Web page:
Is Star Trek Beyond a movie with a good feel for the original show, or a super-sized ST:TOS episode? Is Zachary Quinto’s Spock a grown-up Wonder Twin? And are Jaylah’s facial markings evidence that Star Wars fandom persists in the Star Trek universe?

All this and more.

Our Worldcon schedule
Posted by Patrick at 07:06 AM * 28 comments

MidAmeriCon II, the 74th World Science Fiction Convention, Kansas City, Missouri, August 17-21. Appearances subject to change, check your pocket programs and newsletter updates, contents may settle in shipping, you know the drill. Thanks to the concom and especially Ian Stockdale for their help and patience in arranging all this.

The explanatory notes appended to some items in this list are my own, not MidAmeriCon’s.

Wednesday 1 PM, KCCC 2209
I Remember Big MAC
Joe Haldeman, Mike Resnick, Janice Bogstad (m), PNH
“Big MAC” was the slang term for the first MidAmericon, 40 years ago in 1976. Based on the Worldcon’s growth from 1972 to 1974, it was expected to be unprecedentedly huge. In fact it wasn’t. But it was a lot of people’s first Worldcon—mine, and Tom Doherty’s, to name just two. And in innumerable ways it set important patterns and precedents for decades of Worldcons to come.

Wednesday 2 PM, KCCC 2207
Does SF Still Affect How We Think About the Future?
Michael Swanwick, Cynthia Ward, Adam-Troy Castro, PNH

Wednesday 5 PM, KCCC “Heinlein Stadium”
Opening Ceremony: Meet the Guests of Honor
Ruth Lichtwardt (chair), Pat Cadigan (toastmaster), Michael Swanwick, Tamora Pierce, Kinuko Y. Craft, PNH & TNH

Wednesday 6 PM, KCCC “Olympus Mons”
Fandom Rocks! Introduction and Docent Tour
Geri Sullivan, TNH
Teresa, Geri, and a lot of extremely interesting rocks, large and small. Geology nerds rule.

Wednesday 7 PM, KCCC 2204
The Interstices of Historical Fiction and Fan Fiction
Lyda Morehouse (m), Heather Urbanski, Sumana Harihareswara, TNH

Thursday 11 AM, KCCC 2209
The Future of Work
Eric James Stone, Renée Sieber (m), TNH

Thursday noon, KCCC 3501H
Is Cyberpunk Still a Thing?
Pat Cadigan, Matt Jacobson, Alvaro Zinos-Amaro, James Patrick Kelly, Cory Doctorow (m), PNH

Thursday noon, KCCC 2206
What Is a Fan Writer?
Rich Lynch, Guy Lillian, Foz Meadows, Goldeen Ogawa, Lyda Morehouse (m), TNH

Thursday 1 PM, KCCC 2209
As You Know, Bob…: The Fine Art of Exposition
Stanley Schmidt, Eric James Stone, Tamora Pierce, Kevin J. Anderson, Matthew S. Rotundo (m), TNH
One of Teresa’s signature subjects.

Thursday 1 PM, KCCC 3501B
An Introduction to Conventions for Professionals
Gay Haldeman, Janice Gelb, Bill Sutton, Matt Wallace, PNH
Professionals new to old-line SF fandom? Here’s what you need to know. Starting with, It’s Not About You.

Thursday 2 PM, KCCC 2203
Making Conversation: Reading and Autographing
TNH
Teresa reads from the new collection, then signs. Copies will be on hand for sale.

Thursday 3 PM, KCCC 2206
The Past, It Ain’t What it Used to Be
Elizabeth Bear, David Gerrold, Ctein (m), TNH

Thursday 3 PM, KCCC 2503B
All Our Yesterdays: How the Worldcon has Covered Fandom’s History Over the Years
Joe Siclari (m), Clare McDonald-Sims, Rich Lynch, PNH

Thursday 4 PM, KCCC 2503A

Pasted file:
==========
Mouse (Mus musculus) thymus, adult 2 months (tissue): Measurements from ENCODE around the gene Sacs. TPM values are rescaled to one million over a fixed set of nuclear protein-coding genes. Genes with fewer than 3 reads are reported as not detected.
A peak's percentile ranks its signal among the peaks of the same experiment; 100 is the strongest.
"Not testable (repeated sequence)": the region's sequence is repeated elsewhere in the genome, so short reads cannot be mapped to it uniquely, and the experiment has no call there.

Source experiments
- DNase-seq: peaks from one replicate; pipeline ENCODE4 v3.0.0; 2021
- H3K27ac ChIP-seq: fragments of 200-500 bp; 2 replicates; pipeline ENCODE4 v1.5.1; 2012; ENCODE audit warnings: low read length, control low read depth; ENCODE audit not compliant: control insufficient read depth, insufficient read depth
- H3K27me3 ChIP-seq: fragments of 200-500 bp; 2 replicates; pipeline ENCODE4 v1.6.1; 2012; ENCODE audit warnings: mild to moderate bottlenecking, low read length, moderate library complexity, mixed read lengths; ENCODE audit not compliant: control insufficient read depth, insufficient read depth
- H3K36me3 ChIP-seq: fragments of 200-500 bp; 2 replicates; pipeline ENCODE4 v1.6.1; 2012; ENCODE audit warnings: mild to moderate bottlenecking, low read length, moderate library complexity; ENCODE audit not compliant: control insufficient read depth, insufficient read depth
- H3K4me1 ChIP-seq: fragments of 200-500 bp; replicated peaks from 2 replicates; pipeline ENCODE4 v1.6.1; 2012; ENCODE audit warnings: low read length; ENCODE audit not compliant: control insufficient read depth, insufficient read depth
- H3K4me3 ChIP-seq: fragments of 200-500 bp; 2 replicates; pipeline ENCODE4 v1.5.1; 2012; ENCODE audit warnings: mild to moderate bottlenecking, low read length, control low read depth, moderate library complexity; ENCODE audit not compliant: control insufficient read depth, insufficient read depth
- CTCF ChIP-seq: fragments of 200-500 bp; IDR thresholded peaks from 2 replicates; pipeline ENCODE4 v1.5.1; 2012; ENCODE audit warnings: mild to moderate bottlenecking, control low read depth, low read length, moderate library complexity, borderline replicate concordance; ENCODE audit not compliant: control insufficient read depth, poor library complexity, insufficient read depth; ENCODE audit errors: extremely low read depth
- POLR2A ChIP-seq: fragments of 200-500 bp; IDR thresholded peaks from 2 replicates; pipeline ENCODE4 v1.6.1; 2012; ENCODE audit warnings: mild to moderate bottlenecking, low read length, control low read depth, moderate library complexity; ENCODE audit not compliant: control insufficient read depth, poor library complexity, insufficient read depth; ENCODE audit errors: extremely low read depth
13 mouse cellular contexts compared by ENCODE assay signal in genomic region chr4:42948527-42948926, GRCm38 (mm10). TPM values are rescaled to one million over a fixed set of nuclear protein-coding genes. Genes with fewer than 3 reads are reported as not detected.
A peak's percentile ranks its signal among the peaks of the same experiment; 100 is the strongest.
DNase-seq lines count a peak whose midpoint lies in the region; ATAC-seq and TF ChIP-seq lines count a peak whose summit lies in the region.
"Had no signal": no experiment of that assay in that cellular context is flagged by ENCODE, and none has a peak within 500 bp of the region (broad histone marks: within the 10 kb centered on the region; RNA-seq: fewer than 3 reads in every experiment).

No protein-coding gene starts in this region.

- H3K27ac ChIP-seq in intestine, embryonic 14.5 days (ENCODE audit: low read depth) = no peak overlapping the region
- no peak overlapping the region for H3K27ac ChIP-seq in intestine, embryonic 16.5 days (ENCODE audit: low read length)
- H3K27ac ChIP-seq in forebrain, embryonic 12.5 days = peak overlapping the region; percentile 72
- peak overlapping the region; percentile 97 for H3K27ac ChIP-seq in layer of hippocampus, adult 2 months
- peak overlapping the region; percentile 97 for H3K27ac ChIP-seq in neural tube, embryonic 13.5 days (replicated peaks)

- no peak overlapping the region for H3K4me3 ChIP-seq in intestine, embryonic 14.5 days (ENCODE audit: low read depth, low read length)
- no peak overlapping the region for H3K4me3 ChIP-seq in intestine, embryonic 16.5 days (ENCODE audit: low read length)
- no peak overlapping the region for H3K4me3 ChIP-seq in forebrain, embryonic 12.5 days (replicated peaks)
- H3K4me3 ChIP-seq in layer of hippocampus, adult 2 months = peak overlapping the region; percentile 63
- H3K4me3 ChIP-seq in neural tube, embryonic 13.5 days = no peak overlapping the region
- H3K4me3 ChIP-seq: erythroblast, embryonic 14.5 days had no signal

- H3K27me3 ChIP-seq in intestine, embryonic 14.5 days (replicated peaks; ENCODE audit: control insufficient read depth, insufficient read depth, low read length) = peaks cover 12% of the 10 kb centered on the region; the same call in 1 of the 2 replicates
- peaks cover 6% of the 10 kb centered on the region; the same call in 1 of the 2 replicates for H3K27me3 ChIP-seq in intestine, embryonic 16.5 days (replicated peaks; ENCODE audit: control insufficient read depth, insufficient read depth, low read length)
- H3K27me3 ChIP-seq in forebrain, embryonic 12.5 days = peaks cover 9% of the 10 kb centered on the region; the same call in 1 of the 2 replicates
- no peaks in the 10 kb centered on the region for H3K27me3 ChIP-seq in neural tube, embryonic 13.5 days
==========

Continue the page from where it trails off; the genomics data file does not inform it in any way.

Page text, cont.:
What’s New from Tor
Tom Doherty, Beth Meacham, Liz Gorinsky, Miriam Weinberg, Jen Gunnels, Irene Gallo, Patty Garcia, PNH
In which we announce that everyone at the Worldcon and the entire populations of Yorkshire, Barcelona, and Gary, Indiana have now been hired as editors at Tor Books. You will find your intake forms beneath your seats. Prepare to ascend.

Friday 11 AM, KCCC Art Show
Art Docent Tour (advance signup required)
Ctein, TNH
Teresa and Ctein give their opinionated tour of the art show, as they have every year since mumble-mumble.

Friday noon, KCCC 2208
The Future Is a Different Country
Andrea Philips, Edward Lerner, Kathleen M. Goonan (m), PNH

Friday 1 PM, KCCC 2210
Making Print: How Technological Changes Affect What We Read
Beth Meacham, John D. Berry, Jim Murray, TNH
I actually wrote the official precis for this item: “The history of publishing is a history of changing technologies. Web presses made the pulp magazines and cheap paperbacks possible. Cheap offset printing created a forest of tiny magazines. We all know, or think we know, about the first-order effects of DTP and the Web. And then there’s the intersection of technological change and distribution methods. What’s the history we don’t fully understand? And what’s next?”

Friday 1 PM, KCCC 2208
An Idiot’s Guide Revisited
Karl Schroeder, Cory Doctorow, PNH
In the long-ago futuristic year of 2000 AD, Alpha Books’ “Complete Idiot’s Guide” series published Cory Doctorow and Karl Schroeder’s The Complete Idiot’s Guide to Publishing Science Fiction, complete with cover quote and preface by me. Now, in the post-singularity world of 2016, we scrabble down from our hanging egg sacs to re-examine this period piece.

Friday 2 PM, KCCC 2209
Feminism in Science Fiction: When It Changed
Jeanne Gomoll, Eileen Gunn (m), PNH
Katy drives like a maniac.

Friday 3 PM, KCCC 3501D
Moderation and Community Management
John Scalzi and Teresa Nielsen Hayden
A dialogue.

Friday 5 PM, KCCC 3501H
Patrick and Teresa Nielsen Hayden: Fractal, Interstitial, Fannish
Tom Whitmore (m), PNH & TNH
Tom Whitmore interviews us, without a net.

Friday 6 PM, KCCC 3501H
Hamilton as Alternative History and Fan Fiction
Rachael Acks, John Chu, Sunil Patel, Mark Oshiro (m), PNH
Work, work!

Saturday 1 PM, KCCC 2210
Editors: Not Just a Single Job
Anne Sowards, Jim Minz, Liz Gorinsky (m), PNH & TNH

Saturday 3 PM, KCCC 3501D
The Secret History of Science Fiction
Michael Swanwick, Gordon Van Gelder, Eileen Gunn, TNH
All the gossip, some of it true.

Saturday 4 PM, KCCC 3501F
In Memoriam: David G. Hartwell
Kathryn Cramer, Tom Doherty, Michael Swanwick, PNH

Sunday 1 PM, KCCC 2209
Transcending the Genre
Tom Easton, Rich Horton, Jennie Goloboy (m), TNH

Sunday 2 PM, KCCC 2211
Kaffeeklatsch (advance signup required)
PNH & TNH

Sunday 4 PM, KCCC “Tucker Stage”
Closing Ceremony
Ruth Lichtwardt (chair), Pat Cadigan (toastmaster), Michael Swanwick, Tamora Pierce, Kinuko Y. Craft, PNH & TNH

August 02, 2016
Whisperado, this Thursday
Posted by Patrick at 11:03 AM * 2 comments

In our first Manhattan gig in a very long time, Whisperado will play Arlene’s Grocery at 95 Stanton Street (one block south of Houston, one block east of Allen) this coming Thursday, August 4, at 8 PM. In the words of fearless leader Jon Sobel, “New songs, new energy, and of course a shot of the same old crankiness.”

July 31, 2016
Open thread 213
Posted by Patrick at 01:13 PM * 983 comments

Because the previous one is at well over a thousand comments. Oops!

Also, Worldcon members, today is your last day to vote in this year’s Hugo Awards.

Copyright 2001, 2002, 2003, 2004, 2005, 2006 by Patrick & Teresa Nielsen Hayden. All rights reserved.